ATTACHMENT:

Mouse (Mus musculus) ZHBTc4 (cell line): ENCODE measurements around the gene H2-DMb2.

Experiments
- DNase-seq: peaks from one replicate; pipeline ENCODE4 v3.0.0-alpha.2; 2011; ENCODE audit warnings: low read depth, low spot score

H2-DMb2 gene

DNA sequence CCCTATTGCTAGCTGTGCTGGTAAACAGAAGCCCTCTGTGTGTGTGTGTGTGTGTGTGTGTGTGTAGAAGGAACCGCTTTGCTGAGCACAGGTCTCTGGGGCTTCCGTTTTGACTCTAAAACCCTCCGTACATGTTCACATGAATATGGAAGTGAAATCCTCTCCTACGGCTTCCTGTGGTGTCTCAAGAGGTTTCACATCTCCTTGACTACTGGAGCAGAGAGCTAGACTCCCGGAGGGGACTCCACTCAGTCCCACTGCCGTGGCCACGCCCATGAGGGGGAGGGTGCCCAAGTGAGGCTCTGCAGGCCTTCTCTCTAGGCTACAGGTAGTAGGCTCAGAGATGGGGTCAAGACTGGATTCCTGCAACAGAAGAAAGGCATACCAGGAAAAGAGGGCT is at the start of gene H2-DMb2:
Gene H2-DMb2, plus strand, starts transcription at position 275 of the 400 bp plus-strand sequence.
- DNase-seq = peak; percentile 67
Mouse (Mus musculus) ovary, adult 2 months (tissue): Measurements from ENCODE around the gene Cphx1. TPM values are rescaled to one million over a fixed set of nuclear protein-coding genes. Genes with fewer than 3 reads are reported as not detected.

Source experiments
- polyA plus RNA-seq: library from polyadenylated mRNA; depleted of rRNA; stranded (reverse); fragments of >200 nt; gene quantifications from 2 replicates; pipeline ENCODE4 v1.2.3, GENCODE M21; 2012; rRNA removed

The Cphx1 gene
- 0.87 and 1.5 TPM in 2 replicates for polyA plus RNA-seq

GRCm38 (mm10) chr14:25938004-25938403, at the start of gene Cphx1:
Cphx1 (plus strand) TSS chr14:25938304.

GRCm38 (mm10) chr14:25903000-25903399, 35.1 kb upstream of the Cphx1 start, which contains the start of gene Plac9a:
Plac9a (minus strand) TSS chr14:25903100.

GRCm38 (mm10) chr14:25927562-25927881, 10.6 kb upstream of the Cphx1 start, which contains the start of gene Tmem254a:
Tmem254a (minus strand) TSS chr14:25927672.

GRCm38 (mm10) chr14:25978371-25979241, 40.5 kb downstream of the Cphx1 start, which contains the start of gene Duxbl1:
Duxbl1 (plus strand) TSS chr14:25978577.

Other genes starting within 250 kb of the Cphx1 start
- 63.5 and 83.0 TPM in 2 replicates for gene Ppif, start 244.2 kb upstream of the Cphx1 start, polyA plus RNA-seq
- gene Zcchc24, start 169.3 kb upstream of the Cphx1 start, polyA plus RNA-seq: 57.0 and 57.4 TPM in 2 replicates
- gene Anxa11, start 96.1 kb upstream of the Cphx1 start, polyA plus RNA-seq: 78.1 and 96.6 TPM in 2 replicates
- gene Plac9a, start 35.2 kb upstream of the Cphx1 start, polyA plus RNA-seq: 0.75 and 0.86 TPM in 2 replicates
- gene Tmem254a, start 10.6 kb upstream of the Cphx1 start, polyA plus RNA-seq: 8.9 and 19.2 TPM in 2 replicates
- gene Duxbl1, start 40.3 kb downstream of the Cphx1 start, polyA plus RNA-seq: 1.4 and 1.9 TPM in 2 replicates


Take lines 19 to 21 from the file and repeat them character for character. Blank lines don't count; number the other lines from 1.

GRCm38 (mm10) chr14:25978371-25979241, 40.5 kb downstream of the Cphx1 start, which contains the start of gene Duxbl1:
Duxbl1 (plus strand) TSS chr14:25978577.

Other genes starting within 250 kb of the Cphx1 start